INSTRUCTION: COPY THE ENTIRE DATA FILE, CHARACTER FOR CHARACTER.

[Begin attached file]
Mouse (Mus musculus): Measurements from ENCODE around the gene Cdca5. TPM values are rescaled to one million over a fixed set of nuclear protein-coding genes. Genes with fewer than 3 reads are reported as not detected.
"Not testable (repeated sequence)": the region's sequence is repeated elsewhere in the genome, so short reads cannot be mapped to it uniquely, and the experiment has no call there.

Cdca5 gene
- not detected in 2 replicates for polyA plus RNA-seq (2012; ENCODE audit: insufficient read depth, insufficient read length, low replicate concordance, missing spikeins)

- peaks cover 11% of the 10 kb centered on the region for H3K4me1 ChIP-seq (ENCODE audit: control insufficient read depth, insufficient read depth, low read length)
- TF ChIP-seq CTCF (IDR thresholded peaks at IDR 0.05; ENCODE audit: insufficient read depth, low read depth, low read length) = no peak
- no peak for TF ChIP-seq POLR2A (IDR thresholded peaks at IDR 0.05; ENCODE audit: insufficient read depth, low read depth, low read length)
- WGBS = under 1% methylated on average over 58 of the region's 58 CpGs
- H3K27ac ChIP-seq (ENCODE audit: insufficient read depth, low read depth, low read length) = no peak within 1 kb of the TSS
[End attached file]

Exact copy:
Mouse (Mus musculus): Measurements from ENCODE around the gene Cdca5. TPM values are rescaled to one million over a fixed set of nuclear protein-coding genes. Genes with fewer than 3 reads are reported as not detected.
"Not testable (repeated sequence)": the region's sequence is repeated elsewhere in the genome, so short reads cannot be mapped to it uniquely, and the experiment has no call there.

Cdca5 gene
- not detected in 2 replicates for polyA plus RNA-seq (2012; ENCODE audit: insufficient read depth, insufficient read length, low replicate concordance, missing spikeins)

- peaks cover 11% of the 10 kb centered on the region for H3K4me1 ChIP-seq (ENCODE audit: control insufficient read depth, insufficient read depth, low read length)
- TF ChIP-seq CTCF (IDR thresholded peaks at IDR 0.05; ENCODE audit: insufficient read depth, low read depth, low read length) = no peak
- no peak for TF ChIP-seq POLR2A (IDR thresholded peaks at IDR 0.05; ENCODE audit: insufficient read depth, low read depth, low read length)
- WGBS = under 1% methylated on average over 58 of the region's 58 CpGs
- H3K27ac ChIP-seq (ENCODE audit: insufficient read depth, low read depth, low read length) = no peak within 1 kb of the TSS